MCAS Cherry Point News

 

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Sgt. Jose P. Sanchez, a communications operator with Marine Wing Communication Squadron 28, hooks up a computer system needed for a field exercise June 13. Sanchez was recognized as the Marine Corps’ Enlisted Armed Forces Communications and Electronics Leadership Award winner for his actions and dedication to duty while deployed in Afghanistan. “Sanchez is a very focused and motivated individual,” said Tech Sgt. Shaun T. Stephenson, Sanchez’s staff noncommissioned officer in charge while deployed to Afghanistan. “He is ready to go with anything that needs to be done and gets the job done extremely well.”

Photo by Pfc. Cory D. Polom

Cherry Point MWCS-28 Marine earns armed forces award for actions in Afghanistan

23 Jun 2011 | Pfc. Cory D. Polom

In the Marine Corps, Marines don’t just receive awards – they earn them. Marines work hard for what they want, whether it is a promotion, a high first class physical fitness test score or a high rifle score. When a Marine puts his utmost effort in his everyday duties as a Marine, it doesn’t go unrecognized.

Sgt. Jose P. Sanchez, a communications operator with Marine Wing Communication Squadron 28, has been awarded the Armed Forces Communications and Electronics Leadership Award for his actions and sacrifices while deployed to Afghanistan.

This award is given out annually to an enlisted service member and officer for their dedicated service to their country.

“I was humbled and honored to receive this award,” said Sanchez. “We are taught as Marines to show initiative and that is all I did.”

Sanchez’s narrative told of his actions while deployed to Afghanistan from Nov. 2, 2010 to April 30, 2011 in main support of the Combined Joint Intelligence Operations Center- Afghanistan.

While deployed to Afghanistan, Sanchez was under the command of Tech. Sgt. Shaun T. Stephenson.

“Sanchez is a very focused and motivated individual,” said Stephenson. “He is ready to go with anything that needs to be done and gets the job done extremely well.”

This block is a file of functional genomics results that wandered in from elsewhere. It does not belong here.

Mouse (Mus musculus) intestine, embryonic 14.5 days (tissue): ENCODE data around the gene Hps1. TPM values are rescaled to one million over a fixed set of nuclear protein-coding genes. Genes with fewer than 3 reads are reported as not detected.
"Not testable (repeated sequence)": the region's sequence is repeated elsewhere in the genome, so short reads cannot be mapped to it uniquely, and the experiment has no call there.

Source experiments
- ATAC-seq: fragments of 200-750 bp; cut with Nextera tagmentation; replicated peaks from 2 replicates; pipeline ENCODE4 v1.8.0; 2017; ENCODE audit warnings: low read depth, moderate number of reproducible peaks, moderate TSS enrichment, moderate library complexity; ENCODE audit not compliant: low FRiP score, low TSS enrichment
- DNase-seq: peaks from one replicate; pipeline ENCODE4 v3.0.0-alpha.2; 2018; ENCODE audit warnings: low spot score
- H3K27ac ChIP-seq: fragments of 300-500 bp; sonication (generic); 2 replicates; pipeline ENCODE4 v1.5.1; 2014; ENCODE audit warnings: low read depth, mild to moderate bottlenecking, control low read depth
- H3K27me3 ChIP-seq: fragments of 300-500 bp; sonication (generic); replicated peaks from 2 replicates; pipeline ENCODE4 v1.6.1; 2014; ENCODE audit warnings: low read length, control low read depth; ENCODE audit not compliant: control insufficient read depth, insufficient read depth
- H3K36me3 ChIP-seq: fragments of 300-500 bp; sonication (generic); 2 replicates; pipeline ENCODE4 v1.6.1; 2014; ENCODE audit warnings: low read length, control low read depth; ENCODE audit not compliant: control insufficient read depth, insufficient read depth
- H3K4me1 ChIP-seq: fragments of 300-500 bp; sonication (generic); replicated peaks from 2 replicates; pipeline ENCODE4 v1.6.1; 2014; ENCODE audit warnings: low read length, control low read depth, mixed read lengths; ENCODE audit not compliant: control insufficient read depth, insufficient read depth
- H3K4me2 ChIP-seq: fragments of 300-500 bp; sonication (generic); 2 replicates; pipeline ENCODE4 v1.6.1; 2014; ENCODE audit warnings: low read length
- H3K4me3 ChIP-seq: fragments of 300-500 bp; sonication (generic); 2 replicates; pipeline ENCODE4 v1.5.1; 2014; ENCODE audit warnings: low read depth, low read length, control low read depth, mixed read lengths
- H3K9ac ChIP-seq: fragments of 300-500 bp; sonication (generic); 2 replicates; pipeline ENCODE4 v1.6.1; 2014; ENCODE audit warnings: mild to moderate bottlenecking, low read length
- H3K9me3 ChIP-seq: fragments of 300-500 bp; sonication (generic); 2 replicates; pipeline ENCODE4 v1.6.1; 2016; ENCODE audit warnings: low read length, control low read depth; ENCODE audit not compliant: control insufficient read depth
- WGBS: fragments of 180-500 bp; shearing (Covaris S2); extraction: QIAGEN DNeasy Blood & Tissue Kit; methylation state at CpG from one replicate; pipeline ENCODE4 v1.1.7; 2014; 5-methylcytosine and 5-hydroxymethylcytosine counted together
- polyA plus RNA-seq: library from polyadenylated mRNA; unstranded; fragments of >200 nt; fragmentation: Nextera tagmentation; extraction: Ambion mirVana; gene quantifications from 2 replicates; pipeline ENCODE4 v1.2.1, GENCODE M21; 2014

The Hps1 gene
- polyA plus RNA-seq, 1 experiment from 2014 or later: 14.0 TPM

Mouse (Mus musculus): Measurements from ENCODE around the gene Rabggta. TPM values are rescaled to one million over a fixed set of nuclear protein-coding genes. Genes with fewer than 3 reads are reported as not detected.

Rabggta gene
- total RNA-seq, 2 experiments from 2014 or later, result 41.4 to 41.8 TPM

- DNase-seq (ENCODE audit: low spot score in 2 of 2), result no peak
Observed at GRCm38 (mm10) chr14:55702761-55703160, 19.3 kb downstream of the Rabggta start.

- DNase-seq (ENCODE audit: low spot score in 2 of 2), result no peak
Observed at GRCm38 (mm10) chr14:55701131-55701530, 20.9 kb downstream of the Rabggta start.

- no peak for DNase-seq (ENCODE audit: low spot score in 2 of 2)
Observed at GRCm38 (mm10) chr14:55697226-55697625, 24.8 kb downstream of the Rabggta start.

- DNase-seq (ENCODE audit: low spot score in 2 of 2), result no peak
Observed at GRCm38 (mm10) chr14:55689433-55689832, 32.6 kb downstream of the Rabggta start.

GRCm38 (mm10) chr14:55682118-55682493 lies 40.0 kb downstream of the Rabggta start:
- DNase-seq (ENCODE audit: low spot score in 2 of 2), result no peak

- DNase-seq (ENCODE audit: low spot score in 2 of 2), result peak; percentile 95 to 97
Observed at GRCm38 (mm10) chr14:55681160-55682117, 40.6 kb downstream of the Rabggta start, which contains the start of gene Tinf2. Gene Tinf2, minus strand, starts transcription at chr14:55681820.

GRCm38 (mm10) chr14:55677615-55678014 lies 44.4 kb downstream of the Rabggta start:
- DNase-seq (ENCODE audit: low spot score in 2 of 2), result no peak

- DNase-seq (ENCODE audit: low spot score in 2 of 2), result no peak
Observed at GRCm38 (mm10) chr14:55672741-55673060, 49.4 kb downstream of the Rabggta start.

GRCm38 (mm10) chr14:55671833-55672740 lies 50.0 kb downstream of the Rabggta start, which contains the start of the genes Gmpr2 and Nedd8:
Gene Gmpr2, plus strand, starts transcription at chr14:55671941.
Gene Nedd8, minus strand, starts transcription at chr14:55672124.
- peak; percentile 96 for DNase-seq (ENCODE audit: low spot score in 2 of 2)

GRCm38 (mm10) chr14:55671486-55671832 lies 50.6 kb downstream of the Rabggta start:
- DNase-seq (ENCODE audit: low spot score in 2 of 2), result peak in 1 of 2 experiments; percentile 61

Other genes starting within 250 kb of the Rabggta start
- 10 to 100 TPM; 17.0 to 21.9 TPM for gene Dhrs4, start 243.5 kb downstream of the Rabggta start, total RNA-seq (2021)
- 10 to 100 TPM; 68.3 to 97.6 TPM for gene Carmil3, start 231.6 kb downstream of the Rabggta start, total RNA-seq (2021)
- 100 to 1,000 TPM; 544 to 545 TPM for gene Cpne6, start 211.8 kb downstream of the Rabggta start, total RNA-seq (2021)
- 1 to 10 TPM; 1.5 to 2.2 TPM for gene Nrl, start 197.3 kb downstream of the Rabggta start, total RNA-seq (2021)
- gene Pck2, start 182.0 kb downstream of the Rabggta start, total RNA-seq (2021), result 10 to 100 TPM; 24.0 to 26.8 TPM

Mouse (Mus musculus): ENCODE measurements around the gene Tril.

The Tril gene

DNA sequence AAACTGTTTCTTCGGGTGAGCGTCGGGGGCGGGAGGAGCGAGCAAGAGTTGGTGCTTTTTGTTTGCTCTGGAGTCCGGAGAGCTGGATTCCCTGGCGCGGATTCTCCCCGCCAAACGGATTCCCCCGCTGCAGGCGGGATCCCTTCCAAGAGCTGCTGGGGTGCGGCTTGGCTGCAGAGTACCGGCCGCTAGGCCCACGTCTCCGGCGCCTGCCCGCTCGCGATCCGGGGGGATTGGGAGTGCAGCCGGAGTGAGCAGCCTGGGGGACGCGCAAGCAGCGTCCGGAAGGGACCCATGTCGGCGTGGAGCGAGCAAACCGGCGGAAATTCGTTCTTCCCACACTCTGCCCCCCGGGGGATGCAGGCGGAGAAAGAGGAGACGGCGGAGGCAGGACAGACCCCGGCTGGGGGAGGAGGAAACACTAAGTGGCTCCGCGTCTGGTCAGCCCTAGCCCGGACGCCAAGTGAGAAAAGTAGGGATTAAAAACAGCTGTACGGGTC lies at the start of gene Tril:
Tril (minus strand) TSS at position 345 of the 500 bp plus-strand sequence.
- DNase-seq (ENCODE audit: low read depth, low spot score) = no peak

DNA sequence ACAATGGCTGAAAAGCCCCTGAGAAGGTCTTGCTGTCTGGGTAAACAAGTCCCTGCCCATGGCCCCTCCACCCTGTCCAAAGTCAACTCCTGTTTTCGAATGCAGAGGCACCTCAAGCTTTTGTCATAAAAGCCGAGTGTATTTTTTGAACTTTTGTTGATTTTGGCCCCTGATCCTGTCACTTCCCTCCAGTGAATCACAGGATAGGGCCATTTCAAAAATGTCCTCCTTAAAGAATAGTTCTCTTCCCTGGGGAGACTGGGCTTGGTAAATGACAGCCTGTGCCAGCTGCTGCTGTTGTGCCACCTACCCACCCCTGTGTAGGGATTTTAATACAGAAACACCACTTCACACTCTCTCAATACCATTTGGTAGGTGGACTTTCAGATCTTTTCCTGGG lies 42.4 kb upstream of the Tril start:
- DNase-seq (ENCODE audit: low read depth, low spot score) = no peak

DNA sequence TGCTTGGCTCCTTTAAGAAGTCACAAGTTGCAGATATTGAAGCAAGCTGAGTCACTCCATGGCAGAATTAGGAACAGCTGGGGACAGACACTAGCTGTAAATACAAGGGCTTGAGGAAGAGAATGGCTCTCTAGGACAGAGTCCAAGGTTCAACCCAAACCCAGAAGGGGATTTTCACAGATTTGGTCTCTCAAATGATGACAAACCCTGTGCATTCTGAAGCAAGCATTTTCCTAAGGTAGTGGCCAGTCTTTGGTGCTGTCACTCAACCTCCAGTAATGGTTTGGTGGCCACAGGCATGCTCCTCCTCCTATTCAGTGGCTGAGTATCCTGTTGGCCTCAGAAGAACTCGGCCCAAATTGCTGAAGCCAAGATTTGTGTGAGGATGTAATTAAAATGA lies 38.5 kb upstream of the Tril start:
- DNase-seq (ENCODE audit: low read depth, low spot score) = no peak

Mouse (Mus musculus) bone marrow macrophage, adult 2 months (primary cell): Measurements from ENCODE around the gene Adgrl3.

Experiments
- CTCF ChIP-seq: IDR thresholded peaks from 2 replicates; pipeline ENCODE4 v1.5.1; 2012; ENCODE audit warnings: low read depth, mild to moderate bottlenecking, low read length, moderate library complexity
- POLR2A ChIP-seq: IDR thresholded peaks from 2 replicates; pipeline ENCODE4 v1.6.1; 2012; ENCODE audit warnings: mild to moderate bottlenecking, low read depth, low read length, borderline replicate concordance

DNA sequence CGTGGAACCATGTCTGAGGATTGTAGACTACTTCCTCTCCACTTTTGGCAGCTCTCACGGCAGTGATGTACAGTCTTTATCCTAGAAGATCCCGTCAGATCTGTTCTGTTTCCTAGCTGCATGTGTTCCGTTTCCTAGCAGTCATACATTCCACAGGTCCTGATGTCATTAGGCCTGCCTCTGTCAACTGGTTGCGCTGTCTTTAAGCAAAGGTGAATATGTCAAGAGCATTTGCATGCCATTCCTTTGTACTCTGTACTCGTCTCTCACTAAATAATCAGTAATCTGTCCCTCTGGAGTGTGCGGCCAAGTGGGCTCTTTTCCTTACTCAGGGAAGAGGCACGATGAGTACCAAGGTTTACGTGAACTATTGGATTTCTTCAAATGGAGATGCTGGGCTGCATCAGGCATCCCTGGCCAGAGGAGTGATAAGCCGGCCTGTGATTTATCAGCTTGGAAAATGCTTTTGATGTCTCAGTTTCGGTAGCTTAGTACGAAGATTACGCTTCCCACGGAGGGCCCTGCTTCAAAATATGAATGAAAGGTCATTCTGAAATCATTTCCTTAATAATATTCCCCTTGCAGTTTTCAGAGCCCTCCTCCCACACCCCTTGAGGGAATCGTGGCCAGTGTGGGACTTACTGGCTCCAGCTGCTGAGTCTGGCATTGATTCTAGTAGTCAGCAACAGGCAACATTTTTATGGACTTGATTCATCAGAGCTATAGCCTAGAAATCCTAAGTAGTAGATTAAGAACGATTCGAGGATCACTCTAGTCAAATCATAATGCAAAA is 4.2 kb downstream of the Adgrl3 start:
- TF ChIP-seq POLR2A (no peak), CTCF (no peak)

Stephenson said Sanchez became more independent and needed little guidance on duties and job advice as they progressed into the deployment.

“Most of the things I did over there I volunteered to do for a couple reasons,” said Sanchez. “The big reason was as Marines we’re supposed to take on challenges and roles that commanders need us to. For some of these things I was the most qualified person and the number of available personnel was low.”

According to the narrative, Sanchez personally identified and corrected critical errors in the backup servers, ensuring the safety of intelligence data in the event of a systems crash. This billet was held as well as another volunteer position as being a convoy commander.

“It was my job to make sure my convoy could carry out the objectives given to us,” said Sanchez. “It was our job to escort general and flag officers from base to base.”

Sanchez completed 98 outside-the-wire missions covering more than 920 miles, and was directly responsible for the transport of high value personnel, assets, equipment and classified materials.

“I did my duty just like I was trained to do by my NCOs (noncommissioned officers) I have served with during my career so far,” said Sanchez. “I am proud to have received this award. It finally hit me that what my mentors said was true; even the little things we do affect our job. When I received the award I was like wow, I really made a difference and all I did was my duty to the best of my ability.”


Marine Corps Air Station Cherry Point